Immediately after the attack in Quetta, that city's police chief, Malik Mohammad Iqbal, said it was the responsibility of the trucking companies themselves, and not the government, to protect their fleets.

Independent Contractors

The senior superintendent of police in Islamabad, Mir Waiz Niaz, told "The New York Times" this week that "the government gives advice on security and gives advice on where [truckers] can place their terminals, but the security is up to the private contractors."

Telephone calls by Radio Mashaal to senior military and civilian officials have elicited no further comments.

The only thing clear about NATO's supply line via Pakistan is that NATO itself does not and cannot provide security for it. NATO and Washington have some 140,000 troops in Afghanistan but no mandate to put forces in Pakistan to escort convoys.

"ISAF is operating only in Afghanistan, that's the first point. And secondly, from that emerges the fact that ISAF, or NATO, cannot provide security in Pakistan," said Brigadier General Josef Blotz, the spokesman for NATO's International Security Assistance Force (ISAF) in Afghanistan. "The responsibility for security in Pakistan lies with the Pakistani authorities."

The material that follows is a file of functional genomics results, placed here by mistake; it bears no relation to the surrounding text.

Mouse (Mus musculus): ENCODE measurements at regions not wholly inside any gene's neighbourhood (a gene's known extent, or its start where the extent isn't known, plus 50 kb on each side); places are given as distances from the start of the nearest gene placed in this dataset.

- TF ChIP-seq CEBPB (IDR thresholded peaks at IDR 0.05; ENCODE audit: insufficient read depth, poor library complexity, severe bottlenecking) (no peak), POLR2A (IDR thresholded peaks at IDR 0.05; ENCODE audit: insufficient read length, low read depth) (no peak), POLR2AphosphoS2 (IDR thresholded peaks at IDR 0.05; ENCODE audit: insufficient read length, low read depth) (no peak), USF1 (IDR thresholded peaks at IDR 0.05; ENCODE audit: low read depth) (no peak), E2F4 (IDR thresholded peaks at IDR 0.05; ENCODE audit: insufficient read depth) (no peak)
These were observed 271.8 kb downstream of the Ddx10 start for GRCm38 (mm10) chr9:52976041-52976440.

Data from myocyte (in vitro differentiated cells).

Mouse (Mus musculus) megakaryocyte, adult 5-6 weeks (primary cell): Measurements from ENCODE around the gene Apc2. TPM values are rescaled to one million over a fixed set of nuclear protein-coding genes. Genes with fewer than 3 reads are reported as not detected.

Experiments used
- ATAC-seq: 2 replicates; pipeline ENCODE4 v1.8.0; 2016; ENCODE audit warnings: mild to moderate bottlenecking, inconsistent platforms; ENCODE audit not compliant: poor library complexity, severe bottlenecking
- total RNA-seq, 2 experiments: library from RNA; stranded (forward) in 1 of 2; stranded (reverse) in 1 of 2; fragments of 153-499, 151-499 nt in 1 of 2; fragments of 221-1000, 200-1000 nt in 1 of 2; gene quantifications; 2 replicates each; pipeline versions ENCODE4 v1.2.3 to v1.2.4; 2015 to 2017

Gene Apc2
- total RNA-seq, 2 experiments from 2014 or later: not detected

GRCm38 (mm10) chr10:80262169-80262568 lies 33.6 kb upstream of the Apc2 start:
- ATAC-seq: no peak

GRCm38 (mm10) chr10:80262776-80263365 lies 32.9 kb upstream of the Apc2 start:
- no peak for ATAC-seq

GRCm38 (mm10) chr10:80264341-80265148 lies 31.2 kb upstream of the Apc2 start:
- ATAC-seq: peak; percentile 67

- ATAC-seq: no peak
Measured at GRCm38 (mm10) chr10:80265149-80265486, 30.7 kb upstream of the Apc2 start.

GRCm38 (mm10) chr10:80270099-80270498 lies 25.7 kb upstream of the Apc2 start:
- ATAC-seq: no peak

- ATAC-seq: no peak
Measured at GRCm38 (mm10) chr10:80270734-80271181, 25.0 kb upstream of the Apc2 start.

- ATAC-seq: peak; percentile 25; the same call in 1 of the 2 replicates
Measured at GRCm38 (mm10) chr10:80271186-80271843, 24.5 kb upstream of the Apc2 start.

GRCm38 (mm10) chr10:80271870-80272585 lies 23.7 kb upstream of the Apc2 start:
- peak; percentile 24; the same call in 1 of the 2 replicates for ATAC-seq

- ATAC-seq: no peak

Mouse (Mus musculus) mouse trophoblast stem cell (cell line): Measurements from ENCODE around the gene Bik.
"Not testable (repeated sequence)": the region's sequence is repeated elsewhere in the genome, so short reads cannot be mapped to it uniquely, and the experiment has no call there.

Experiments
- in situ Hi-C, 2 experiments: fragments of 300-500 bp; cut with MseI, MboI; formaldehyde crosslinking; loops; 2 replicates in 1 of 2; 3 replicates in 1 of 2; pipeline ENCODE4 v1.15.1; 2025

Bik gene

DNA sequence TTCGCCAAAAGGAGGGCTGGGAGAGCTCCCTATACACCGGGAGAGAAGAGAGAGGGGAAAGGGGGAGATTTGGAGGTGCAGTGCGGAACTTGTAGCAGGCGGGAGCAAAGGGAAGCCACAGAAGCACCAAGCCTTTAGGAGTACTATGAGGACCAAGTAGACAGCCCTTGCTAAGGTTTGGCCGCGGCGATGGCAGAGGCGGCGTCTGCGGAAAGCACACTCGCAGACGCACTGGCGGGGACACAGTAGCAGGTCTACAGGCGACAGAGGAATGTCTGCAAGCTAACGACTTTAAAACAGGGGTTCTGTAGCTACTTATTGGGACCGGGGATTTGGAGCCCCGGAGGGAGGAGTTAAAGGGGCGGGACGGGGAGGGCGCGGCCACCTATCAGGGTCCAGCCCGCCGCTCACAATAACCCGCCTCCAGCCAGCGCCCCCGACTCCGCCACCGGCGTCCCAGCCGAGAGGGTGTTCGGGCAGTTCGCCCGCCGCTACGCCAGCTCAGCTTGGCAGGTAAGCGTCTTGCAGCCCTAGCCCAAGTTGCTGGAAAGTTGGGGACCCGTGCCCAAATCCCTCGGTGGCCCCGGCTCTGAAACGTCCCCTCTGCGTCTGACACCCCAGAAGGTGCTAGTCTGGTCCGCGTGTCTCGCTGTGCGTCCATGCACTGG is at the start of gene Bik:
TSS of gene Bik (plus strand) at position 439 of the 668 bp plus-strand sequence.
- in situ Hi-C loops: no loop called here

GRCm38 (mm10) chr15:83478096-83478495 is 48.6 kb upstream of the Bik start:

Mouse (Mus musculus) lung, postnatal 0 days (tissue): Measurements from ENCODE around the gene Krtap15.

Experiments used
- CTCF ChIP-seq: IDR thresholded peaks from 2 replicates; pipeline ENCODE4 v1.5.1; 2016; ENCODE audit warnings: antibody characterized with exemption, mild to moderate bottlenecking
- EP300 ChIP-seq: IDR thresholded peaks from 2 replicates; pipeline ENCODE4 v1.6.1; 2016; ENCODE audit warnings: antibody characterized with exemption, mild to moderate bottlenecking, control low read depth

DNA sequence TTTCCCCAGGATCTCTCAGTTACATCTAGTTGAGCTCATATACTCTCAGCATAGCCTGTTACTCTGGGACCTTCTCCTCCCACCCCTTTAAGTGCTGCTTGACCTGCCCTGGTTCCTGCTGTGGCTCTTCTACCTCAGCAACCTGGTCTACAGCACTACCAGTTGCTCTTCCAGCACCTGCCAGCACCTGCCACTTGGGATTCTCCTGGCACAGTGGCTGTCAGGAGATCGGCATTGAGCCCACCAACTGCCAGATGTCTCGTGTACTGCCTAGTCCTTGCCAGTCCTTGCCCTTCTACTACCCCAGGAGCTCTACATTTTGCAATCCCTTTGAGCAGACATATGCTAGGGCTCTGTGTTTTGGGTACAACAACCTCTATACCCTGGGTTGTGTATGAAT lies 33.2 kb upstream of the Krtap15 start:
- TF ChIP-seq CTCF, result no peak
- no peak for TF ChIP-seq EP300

He told Radio Mashaal that the trucks that carry NATO supplies were independent contractors with no organizational ties to the alliance itself.

"These are private individuals who have contracts to supply the alliance, the NATO alliance, here in Afghanistan," Blotz said. "They are private companies, they are Pakistanis who drive trucks or Afghans who drive trucks, but they are not NATO convoys with NATO staff or NATO equipment or a NATO label or NATO legal protection, none of these things apply."

The alliance pays the contract companies after they deliver their supplies to Afghanistan and is widely reported to pay premiums for insurance polices the private contractors obtain from local providers.

The sabotage of the supply line via Pakistan has been a steady concern for NATO over recent years but never has reached the scale seen this week. As so many trucks have been damaged, a perennial debate over just who is attacking the trucks is getting new attention.

Identifying The Culprits

NATO and Pakistani authorities says militant groups with ties to the Taliban are responsible. The groups have equally stepped up attacks on government and military facilities, as well as the civilian targets such as bazaars, across Pakistan as the Pakistani Army has moved against strongholds in the northwest of the country in recent months.